Bridging EMC and Router

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24 Dec 2010 05:20 #6235 by atmegaist
Will do!

At the moment the 74194 + L293D bridge seems to be the way to go (or at least that's what makes the most sense at the moment... Subject to change, lol). I know it's probably not the most efficient method but my first goal is going to just be to eliminate the Arduino. Hopefully some fine-tuning opportunities will present themselves along the way.

Thanks again for the help! B)

I'll be around.

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20 Feb 2011 04:29 #7322 by atmegaist
Greetings, all

I know it's been a while but I wanted to mention that I seem to have everything running (at least for the x-axis... Ran out of diodes.) and it's looking good to begin building the table!

I realize my approach isn't optimal but MUCH was learned about a few new kinds of ICs (binary counters and decoders) and 1" of axis travel was achieved in the "real world"! (I didn't have a lead screw, per se, so a bolt had to do...)

I loosely followed the design provided by Tom McGuire found here:

cratel.wichita.edu/blogs/tommcguire/the-stepper-motor-driver/

The main difference was that I didn't feel comfortable using the resistor/zener combo for the voltage regulator so I put the ICs on their own 5V circuit with the motor power on a separate circuit. I'm not at all suggesting that his approach to the voltage regulation was poor. I was simply limited by my knowledge of the analog side of electronics and didn't want to blow up my "took-a-week-to-arrive" parts.

Anyway, no microstepping or other bells and whistles yet but it's definitely enough to get a desktop "prototype" together.

Thanks again for the help/suggestions!

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20 Feb 2011 12:41 #7325 by BigJohnT
Replied by BigJohnT on topic Re:Bridging EMC and Router
Cool, post a photo if you have one.

John

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20 Feb 2011 18:41 - 20 Feb 2011 18:43 #7329 by atmegaist
The Arduino in the image is just being used as a 5V power supply for the counter/decoder. It doesn't handle any other part of the circuit. Also, the 9V supply is disconnected in this image but simply connects to the +/- rails of the smaller breadboard.

The next step (yes... pun most definitely intended) is to implement microstepping. I hope this can somehow be done logically with what I have but I guess we'll have to see.

Other than that this setup runs quite well at just under 1"/s. Quiet motor, no jitters, and I keep waiting for the transistors to heat up but they haven't yet. (Probably will once I get larger/higher voltage motors).

The only issue is, again, when operating at small increments I lose a good bit of resolution. This is also with a 33 pitch "lead screw" (bolt) and I doubt that any larger-scale screw will have so many threads/in so it looks like it's microstepping or nothing.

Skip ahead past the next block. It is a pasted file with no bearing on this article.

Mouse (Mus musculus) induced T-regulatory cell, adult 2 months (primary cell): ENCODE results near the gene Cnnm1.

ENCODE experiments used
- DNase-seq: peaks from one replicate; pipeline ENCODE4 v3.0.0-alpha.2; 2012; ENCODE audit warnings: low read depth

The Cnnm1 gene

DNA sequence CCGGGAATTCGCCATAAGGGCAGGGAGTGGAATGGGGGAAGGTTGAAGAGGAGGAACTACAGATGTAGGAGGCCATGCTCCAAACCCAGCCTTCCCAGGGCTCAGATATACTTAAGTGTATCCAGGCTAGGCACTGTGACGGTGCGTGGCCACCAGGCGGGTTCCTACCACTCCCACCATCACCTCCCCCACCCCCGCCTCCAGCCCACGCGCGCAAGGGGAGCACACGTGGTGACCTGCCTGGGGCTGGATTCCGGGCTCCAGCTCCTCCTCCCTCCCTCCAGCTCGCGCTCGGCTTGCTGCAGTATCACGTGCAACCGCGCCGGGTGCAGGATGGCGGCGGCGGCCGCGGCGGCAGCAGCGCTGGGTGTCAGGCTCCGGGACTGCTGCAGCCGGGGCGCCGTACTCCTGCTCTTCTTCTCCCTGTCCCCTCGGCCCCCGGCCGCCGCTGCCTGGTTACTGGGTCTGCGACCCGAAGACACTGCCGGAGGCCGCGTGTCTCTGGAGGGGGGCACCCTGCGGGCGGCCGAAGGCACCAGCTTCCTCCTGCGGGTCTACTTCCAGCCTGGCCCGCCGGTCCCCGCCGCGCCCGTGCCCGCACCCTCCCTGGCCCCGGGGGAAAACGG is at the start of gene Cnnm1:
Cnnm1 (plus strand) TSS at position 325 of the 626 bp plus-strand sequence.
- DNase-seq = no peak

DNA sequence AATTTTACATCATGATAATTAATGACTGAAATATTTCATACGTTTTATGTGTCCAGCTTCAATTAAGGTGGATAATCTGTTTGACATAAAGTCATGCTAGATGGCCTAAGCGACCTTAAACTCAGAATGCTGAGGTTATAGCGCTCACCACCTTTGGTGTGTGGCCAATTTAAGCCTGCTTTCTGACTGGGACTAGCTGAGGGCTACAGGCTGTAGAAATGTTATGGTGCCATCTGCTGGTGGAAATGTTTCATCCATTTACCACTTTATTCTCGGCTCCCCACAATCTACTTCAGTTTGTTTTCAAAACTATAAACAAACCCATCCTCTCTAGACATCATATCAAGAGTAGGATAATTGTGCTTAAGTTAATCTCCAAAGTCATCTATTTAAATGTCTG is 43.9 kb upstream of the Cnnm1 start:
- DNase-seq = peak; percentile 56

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Last edit: 20 Feb 2011 18:43 by atmegaist.

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20 Feb 2011 19:02 #7331 by BigJohnT
Replied by BigJohnT on topic Re:Bridging EMC and Router
Pretty Cool! I like messing with my Arduino Uno. I'm working on a multiplexed input to a MAX6675 thermocouple device.

Are you feeding it step and direction with EMC?

John

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20 Feb 2011 20:33 - 20 Feb 2011 20:42 #7333 by atmegaist

Pretty Cool! I like messing with my Arduino Uno. I'm working on a multiplexed input to a MAX6675 thermocouple device.

I'd be interested to hear how the 6675 project turns out. Always intrigued by I/O expansion.

Also - I checked out your plasma build... VERY impressive!

Are you feeding it step and direction with EMC?

I am, indeed. In fact, I marked a 1" length on the bolt attached to the stepper, made a simple file with a 1" cut along the x axis and sent it to the driver thinking, "Well, at least I'll be able to see how close this is to accurate" (thinking I would need to make some adjustments) and I just about fell out of the chair when the nut traveled right up to the 1" mark and stopped cold. +10 for EMC!!!

I used to operate a Gerber Sabre for a small shop and always thought, "Man, I'd really like one of these at the house but there's NO way I could afford one". Haha - total cost so far: $21.85.
Last edit: 20 Feb 2011 20:42 by atmegaist.

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20 Feb 2011 22:32 #7336 by atmegaist
Quick question: the motors I'm currently using are from an old typewriter and operate at 7.5 degrees/step which I'm coming to find out is WAY too high for a CNC application.

For this first build I think I'm going to stick to a 12"x12" setup much like LumenLab's micRo. Do you think a 60oz, 24V motor would handle carrying/pushing a small dremel or would I need a more powerful motor?

Thanks

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20 Feb 2011 22:58 #7337 by BigJohnT
Replied by BigJohnT on topic Re:Bridging EMC and Router
With proper gearing and acceleration and max speed set just about any stepper will move your gantry. Will it move as fast as you want and with enough power... that is the question only you can answer.

Look in the Configuring EMC section of the wiki for several good pages on steppers. I like the Automation Direct steppers they give you a torque/speed/voltage chart and they are cost effective.

John

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21 Feb 2011 04:48 #7343 by atmegaist
That makes sense. I attempted slowing things down and the motor's ability to resist opposing forces increased exponentially. Might try running the motor at full voltage, too.

Thanks again!

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